# Definition:Vacuum Permittivity

## Physical Constant

The vacuum permittivity is the physical constant denoted $\varepsilon_0$ defined as:

$\varepsilon_0 := \dfrac {e^2} {2 \alpha h c}$

where:

$e$ is the elementary charge
$\alpha$ is the fine-structure constant
$h$ is Planck's constant
$c$ is the speed of light defined in $\mathrm m \, \mathrm s^{-1}$

Of the above, only the fine-structure constant $\alpha$ is a measured value; the others are defined.

It can be defined as the capability of an electric field to permeate a vacuum.

From Value of Vacuum Permittivity, it has the value:

$\varepsilon_0 = 8 \cdotp 85418 \, 78128 (13) \times 10^{-12} \, \mathrm F \, \mathrm m^{-1}$ (farads per metre)

It can equivalently be defined as:

$\varepsilon_0 := \dfrac 1 {\mu_0 c^2}$

where:

$\mu_0$ is the vacuum permeability defined in $\mathrm H \, \mathrm m^{-1}$ (henries per metre)
$c$ is the speed of light defined in $\mathrm m \, \mathrm s^{-1}$

### Dimension

The vacuum permittivity has the dimension $\mathsf {M^{-1} L^{-3} T^4 I^2}$.

This arises from its definition as capacitance per unit length:

$\dfrac {\mathsf {M^{-1} L^{-2} T^4 I^2} } {\mathsf L}$

## Also known as

The vacuum permittivity is also known by the terms:

permittivity of free space
permittivity of empty space
permittivity in (or of) vacuum
distributed capacitance of the vacuum

The term electric constant has now apparently been accepted by many standards organisations worldwide.

However, as from $20$ May $2019$, the definition of $\varepsilon_0$ is no longer as a defined constant, but derived ultimately from the fine-structure constant, which is a measured value.

Hence many authorities (including $\mathsf{Pr} \infty \mathsf{fWiki}$) prefer not to use electric constant.

The following terms are more or less obsolete:

dielectric constant
dielectric constant of vacuum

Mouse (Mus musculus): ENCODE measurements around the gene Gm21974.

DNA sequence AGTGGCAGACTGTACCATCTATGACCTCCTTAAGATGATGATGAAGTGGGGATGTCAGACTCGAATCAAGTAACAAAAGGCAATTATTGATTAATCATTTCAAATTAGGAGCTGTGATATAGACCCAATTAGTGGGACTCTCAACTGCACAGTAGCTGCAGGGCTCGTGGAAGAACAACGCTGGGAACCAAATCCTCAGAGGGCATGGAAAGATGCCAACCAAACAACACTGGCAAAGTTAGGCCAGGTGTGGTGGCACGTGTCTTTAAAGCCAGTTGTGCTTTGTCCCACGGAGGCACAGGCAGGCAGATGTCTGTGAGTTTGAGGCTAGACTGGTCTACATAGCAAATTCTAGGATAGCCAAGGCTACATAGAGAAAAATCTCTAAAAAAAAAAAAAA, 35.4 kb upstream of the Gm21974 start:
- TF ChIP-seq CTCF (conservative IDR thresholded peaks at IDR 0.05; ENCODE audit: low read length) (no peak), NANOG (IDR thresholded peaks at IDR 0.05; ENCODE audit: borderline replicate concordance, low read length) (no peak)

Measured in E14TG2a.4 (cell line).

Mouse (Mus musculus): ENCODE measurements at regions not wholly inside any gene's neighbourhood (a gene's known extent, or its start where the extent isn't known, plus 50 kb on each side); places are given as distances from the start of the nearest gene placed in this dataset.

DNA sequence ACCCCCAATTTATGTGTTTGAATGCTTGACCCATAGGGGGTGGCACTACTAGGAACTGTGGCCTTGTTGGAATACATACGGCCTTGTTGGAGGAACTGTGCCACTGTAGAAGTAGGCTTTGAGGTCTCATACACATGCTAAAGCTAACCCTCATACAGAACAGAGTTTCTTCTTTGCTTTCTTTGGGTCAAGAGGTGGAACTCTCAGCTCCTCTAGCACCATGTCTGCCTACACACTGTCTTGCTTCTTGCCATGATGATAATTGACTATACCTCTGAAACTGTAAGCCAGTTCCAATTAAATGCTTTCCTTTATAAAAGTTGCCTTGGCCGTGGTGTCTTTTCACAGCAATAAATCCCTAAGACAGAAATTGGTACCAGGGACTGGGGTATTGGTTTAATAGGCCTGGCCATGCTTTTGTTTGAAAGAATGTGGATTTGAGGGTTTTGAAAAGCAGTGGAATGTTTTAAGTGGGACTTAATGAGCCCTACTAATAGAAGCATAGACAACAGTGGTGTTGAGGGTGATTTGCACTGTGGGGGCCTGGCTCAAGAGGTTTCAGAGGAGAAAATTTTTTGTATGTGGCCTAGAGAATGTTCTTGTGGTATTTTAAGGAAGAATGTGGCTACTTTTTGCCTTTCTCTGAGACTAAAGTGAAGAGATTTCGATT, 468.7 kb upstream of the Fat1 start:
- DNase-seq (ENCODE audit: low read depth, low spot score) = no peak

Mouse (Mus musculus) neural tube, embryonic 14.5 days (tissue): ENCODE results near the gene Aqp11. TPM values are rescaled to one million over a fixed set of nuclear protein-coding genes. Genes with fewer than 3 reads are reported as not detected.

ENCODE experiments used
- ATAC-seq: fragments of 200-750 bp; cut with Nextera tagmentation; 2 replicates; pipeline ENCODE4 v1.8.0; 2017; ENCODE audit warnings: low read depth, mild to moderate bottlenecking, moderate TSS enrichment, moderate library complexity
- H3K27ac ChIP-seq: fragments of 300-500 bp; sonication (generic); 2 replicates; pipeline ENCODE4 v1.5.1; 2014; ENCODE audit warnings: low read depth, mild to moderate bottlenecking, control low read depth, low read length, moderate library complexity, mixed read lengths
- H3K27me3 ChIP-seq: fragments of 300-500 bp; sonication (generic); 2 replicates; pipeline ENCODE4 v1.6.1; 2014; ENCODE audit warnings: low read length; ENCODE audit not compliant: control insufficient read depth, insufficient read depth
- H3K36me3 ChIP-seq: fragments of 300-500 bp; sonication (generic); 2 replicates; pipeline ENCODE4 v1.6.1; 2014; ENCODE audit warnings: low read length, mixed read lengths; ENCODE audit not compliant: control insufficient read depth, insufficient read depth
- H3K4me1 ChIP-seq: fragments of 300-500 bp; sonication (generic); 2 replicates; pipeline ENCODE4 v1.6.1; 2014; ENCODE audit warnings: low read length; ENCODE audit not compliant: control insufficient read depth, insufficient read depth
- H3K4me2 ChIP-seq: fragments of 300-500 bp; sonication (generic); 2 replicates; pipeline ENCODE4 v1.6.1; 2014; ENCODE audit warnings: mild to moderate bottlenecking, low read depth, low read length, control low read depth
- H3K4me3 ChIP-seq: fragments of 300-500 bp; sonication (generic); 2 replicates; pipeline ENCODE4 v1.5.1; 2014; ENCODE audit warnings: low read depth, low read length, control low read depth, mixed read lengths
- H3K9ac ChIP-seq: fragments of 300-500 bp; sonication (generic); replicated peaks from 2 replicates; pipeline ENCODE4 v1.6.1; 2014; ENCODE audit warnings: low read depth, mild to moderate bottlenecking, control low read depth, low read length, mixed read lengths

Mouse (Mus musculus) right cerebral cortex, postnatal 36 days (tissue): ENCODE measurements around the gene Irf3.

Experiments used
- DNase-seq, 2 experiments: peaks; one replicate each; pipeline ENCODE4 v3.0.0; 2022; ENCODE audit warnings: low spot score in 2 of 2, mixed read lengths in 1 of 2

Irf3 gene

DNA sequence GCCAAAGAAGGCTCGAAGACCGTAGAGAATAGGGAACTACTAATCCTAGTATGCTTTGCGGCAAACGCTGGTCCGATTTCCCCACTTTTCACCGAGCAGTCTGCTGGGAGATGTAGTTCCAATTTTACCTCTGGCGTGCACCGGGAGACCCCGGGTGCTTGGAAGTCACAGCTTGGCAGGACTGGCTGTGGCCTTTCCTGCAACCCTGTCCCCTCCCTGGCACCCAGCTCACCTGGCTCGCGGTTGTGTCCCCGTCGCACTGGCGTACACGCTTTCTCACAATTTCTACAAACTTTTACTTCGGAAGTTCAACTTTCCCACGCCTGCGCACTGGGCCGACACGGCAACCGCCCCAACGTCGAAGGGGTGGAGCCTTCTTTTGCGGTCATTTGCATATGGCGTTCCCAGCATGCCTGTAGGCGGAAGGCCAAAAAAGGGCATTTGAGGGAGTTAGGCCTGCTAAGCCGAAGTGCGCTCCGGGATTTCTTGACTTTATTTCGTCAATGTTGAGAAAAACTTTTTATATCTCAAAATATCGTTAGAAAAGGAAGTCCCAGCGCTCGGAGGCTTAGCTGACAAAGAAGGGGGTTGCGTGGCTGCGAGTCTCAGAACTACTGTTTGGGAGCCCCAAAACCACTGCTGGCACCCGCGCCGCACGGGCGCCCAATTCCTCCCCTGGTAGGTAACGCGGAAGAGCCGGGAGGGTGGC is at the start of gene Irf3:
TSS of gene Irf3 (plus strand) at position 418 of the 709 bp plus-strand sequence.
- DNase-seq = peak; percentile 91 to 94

Note that the term dielectric constant is also still used sometimes to mean the absolute permittivity (of a material), and so suffers the additional problem of being ambiguous.

Some sources use $\epsilon_0$ instead of $\varepsilon_0$.

Either symbol is acceptable, but $\mathsf{Pr} \infty \mathsf{fWiki}$ (having to choose one or the other) has settled on $\varepsilon_0$ as standard.

Some sources denote the vacuum permittivity with the symbol $\Gamma_e$.

## Also see

• Results about vacuum permittivity can be found here.

## Historical Note

Before the redefinition of the SI base units on $20$ May $2019$, the vacuum permittivity was:

$\varepsilon_0 = 8 \cdotp 85418 \, 78176 \, 2039 \times 10^{-12} \, \mathrm F \, \mathrm m^{-1}$ (farads per metre)

which was derived from the equation:

$\varepsilon_0 := \dfrac 1 {\mu_0 c^2}$

where:

$\mu_0$ is the vacuum permeability defined as exactly $4 \pi \times 10^{-7} \, \mathrm H \, \mathrm m^{-1}$ (henries per metre)
$c$ is the speed of light defined as exactly $299 \, 792 \, 458 \, \mathrm m \, \mathrm s^{-1}$

However, since $20$ May $2019$, the vacuum permeability has been redefined to be dependent upon the newly redefined electric charge on the electron, as follows:

$\mu_0 = \dfrac {2 \alpha} {e^2} \dfrac h c$

where:

$\alpha$ is the fine-structure constant
$e$ is the elementary charge
$h$ is Planck's constant
$c$ is the speed of light.

As a consequence, $\mu_0$ is now dependent upon the measured quantity $\alpha$, and its value is approximately:

$\mu_0 \approx 4 \pi \times 1 \cdotp 00000 \, 00005 \, 5 (15) \times 10^{-7} \, \mathrm H \, \mathrm m^{-1}$

Some older sources interject the following:

$\varepsilon_0 = \dfrac 1 {36 \pi} \times 10^{-9}$

based on the well-known estimate of the speed of light $3 \times 10^8 \mathrm {m \, s^{-1} }$.

This works out at:

$\varepsilon_0 \approx 8 \cdotp 84194 \, 1283 \ldots$